Chicago: Boeing plans to cut about 4,000 jobs from its commercial airplanes division by mid-year as part of a broader effort to reduce costs amid fierce competition from Airbus.
The United States planemaker doesn’t plan any involuntary layoffs, for now. Rather, the savings will come from 1,600 workers who elected to leave the company under a voluntary programme announced last month, Marc Birtel, a Boeing spokesman, said by e-mail. Another 2,400 positions are either vacant or will be shed through attrition.
The commercial airplane division, which accounted for 68 per cent of Boeing’s 2015 profit, is also flattening its management structure to create a “more streamlined and nimble organisation that can respond to marketplace demands,” he said.
The effort to revamp Boeing’s sprawling commercial jetliner manufacturing unit comes as new chief executive officer Dennis Muilenburg starts to make his mark at Boeing. Muilenburg used cost-cutting measures to bolster profits in an era of constrained defense spending in a previous role as chief of Boeing’s defence unit.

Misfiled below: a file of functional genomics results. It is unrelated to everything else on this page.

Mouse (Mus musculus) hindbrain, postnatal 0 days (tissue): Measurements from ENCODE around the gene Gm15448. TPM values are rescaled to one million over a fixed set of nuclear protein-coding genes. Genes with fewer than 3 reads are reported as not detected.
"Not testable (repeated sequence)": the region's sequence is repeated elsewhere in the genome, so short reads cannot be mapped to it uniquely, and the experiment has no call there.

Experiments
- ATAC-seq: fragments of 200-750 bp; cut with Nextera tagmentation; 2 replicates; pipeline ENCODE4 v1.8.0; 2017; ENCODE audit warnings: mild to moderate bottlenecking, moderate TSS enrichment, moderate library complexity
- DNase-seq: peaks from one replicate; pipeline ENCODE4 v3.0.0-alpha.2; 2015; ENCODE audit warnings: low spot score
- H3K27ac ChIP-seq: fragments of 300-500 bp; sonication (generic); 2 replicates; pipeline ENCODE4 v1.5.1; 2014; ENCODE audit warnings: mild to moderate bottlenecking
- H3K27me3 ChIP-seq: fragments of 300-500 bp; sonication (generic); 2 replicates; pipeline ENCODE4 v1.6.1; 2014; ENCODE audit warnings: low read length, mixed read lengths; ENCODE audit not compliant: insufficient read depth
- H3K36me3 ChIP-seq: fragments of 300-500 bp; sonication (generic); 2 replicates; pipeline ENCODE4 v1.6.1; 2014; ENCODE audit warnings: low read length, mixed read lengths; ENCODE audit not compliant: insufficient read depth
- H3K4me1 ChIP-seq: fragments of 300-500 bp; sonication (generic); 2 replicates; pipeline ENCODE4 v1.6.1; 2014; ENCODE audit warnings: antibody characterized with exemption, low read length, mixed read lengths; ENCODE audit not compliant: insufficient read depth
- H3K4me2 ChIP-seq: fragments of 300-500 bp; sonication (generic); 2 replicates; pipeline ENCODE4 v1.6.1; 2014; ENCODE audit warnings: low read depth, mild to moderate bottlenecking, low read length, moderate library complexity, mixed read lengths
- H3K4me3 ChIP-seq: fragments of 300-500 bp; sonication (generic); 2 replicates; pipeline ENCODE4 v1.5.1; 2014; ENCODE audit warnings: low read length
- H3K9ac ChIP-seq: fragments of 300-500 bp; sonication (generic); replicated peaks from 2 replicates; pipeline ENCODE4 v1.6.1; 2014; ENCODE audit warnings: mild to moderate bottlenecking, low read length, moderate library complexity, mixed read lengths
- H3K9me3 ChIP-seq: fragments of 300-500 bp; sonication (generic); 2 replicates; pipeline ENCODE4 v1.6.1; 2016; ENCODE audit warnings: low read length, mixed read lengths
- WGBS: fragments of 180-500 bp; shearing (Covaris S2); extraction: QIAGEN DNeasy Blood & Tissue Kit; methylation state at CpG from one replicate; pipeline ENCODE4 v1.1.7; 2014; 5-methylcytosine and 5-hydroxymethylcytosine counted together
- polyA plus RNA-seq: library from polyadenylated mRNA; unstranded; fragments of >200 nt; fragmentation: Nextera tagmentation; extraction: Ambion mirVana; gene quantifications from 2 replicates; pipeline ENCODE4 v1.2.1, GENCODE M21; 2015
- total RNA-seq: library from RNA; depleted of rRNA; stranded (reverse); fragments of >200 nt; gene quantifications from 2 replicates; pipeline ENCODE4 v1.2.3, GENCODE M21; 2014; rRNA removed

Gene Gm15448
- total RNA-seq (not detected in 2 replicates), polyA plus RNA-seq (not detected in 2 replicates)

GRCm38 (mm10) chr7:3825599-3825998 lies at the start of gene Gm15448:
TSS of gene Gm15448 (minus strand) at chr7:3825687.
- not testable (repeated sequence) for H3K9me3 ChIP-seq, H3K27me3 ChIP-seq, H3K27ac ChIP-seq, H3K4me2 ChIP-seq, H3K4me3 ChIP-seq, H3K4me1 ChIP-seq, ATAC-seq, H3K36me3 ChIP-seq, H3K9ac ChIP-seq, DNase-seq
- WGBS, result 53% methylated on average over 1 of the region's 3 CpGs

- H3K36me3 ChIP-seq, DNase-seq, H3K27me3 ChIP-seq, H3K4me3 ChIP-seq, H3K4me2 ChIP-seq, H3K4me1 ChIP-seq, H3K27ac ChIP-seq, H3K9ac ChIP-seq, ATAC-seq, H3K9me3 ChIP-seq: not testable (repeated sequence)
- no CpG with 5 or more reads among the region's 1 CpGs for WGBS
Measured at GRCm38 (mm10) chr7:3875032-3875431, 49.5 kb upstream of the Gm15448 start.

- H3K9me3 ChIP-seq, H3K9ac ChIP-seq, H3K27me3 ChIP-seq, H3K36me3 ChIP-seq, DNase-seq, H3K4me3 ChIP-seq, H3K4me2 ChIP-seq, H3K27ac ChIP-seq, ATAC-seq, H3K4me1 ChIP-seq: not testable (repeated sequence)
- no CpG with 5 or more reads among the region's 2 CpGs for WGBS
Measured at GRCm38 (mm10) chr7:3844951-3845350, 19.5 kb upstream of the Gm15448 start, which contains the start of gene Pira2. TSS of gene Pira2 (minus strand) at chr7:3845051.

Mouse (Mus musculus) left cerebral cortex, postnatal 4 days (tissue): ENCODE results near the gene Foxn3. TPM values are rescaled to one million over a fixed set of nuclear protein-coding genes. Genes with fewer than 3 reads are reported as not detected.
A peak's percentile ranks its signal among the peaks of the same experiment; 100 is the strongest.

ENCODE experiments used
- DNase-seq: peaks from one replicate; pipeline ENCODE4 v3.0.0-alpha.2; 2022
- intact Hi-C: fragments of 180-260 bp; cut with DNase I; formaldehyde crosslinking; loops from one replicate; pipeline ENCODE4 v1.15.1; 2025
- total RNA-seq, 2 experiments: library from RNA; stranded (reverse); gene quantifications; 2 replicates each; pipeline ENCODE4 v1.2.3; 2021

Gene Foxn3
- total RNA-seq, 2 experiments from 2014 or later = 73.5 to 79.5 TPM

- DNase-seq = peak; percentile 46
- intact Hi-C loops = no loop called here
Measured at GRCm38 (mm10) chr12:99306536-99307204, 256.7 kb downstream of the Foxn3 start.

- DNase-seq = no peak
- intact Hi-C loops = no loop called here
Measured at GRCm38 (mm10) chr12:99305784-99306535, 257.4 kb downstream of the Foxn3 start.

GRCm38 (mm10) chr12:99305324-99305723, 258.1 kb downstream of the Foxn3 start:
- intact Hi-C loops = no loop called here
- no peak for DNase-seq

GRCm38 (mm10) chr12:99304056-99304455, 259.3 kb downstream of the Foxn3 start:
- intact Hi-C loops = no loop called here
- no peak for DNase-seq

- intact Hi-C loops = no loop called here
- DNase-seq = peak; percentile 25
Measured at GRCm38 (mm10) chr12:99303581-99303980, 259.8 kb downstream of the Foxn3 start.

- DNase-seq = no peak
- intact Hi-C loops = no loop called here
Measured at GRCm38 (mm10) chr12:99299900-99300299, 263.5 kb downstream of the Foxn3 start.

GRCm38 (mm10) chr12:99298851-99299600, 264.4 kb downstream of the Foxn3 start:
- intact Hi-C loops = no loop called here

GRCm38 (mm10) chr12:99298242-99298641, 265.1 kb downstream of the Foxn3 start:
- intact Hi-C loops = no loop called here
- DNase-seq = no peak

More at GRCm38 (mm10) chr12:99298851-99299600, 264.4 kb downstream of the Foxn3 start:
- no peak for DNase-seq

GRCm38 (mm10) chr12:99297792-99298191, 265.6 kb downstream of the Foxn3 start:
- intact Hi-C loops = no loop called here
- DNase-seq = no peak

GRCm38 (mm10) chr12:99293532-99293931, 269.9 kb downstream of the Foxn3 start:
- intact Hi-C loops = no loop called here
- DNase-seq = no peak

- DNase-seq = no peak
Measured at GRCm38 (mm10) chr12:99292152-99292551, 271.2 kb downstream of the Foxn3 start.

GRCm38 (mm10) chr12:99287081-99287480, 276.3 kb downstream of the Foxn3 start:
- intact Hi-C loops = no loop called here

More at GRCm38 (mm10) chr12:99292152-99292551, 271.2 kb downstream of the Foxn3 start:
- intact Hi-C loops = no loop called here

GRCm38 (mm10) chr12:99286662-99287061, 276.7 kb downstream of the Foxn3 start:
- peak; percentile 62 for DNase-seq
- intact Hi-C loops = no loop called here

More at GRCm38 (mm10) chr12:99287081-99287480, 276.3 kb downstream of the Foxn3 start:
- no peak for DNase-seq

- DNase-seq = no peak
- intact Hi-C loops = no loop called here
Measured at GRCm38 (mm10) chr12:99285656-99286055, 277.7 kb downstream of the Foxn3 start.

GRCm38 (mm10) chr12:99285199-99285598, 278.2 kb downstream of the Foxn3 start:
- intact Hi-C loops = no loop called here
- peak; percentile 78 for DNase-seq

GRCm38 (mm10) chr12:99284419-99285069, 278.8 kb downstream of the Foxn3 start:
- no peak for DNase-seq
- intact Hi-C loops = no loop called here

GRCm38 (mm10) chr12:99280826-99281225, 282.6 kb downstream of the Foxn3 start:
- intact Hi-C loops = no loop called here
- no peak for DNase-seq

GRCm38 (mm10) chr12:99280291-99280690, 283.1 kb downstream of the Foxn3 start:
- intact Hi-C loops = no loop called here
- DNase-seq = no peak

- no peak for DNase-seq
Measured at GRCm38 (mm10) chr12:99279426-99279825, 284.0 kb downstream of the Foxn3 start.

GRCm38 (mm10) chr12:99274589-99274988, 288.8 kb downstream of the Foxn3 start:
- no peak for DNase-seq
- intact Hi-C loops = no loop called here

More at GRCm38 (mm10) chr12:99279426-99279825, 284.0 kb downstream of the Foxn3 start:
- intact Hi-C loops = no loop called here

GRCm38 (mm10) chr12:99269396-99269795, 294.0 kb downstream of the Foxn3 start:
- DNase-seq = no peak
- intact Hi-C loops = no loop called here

The company is also looking beyond labor for savings. Boeing is renegotiating supplier contracts, consolidating programmes, slashing business travel and working to boost productivity, quality and reduce excess inventory, Birtel said. The number of job cuts could ultimately be effected by the success of those initiatives.
While the planemaker earned record revenue of $96.1 billion in 2015 and delivered 762 commercial planes, the most in its history, its adjusted profit fell 13 per cent to $7.74 billion from a year earlier. Contributing to the decline: accounting losses related to the development of KC-46 tanker and declining 747 programmes.